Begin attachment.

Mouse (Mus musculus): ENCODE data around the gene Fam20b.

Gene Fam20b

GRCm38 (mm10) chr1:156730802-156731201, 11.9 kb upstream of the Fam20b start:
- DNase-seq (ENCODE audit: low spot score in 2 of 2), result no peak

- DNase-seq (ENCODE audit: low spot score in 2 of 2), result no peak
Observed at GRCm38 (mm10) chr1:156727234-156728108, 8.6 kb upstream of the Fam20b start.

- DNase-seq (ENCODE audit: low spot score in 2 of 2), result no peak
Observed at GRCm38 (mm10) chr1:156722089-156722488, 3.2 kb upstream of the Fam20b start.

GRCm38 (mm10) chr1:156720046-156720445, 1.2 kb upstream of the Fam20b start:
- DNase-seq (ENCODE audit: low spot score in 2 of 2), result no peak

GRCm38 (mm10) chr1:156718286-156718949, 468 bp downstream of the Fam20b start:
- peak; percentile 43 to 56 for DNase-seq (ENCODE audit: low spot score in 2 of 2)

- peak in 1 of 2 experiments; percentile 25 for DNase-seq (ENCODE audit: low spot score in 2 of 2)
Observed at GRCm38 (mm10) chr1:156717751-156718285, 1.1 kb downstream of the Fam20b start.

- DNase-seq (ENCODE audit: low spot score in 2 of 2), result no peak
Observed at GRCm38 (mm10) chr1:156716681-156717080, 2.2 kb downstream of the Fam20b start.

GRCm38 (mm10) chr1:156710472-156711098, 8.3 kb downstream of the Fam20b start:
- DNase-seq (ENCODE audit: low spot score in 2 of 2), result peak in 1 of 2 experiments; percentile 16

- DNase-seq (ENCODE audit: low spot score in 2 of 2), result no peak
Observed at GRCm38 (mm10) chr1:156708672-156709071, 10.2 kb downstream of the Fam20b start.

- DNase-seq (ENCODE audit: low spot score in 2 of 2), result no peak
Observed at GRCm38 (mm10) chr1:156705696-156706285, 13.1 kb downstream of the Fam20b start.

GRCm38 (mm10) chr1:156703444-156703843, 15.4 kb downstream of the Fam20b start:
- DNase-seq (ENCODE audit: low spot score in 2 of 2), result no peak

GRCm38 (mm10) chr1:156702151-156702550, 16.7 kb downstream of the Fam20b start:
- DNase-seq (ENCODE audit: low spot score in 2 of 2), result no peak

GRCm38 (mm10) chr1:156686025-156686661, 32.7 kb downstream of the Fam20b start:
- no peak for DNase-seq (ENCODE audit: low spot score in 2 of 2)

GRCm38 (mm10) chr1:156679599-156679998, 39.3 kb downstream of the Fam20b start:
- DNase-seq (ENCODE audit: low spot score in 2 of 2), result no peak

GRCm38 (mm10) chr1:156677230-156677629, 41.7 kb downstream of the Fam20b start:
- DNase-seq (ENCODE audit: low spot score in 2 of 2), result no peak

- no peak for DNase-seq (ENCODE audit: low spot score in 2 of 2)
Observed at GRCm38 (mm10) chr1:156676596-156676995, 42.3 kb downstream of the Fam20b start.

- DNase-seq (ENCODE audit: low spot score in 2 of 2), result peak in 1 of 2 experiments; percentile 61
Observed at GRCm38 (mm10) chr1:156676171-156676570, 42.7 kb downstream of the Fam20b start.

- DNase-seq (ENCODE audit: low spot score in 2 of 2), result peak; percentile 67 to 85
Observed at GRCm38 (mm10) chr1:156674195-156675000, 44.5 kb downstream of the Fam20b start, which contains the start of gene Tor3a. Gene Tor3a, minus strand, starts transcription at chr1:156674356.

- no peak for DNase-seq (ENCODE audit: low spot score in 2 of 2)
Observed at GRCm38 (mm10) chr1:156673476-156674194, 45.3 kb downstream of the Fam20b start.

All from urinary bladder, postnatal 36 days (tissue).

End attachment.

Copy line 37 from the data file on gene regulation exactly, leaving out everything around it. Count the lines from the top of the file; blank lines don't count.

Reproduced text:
- DNase-seq (ENCODE audit: low spot score in 2 of 2), result peak; percentile 67 to 85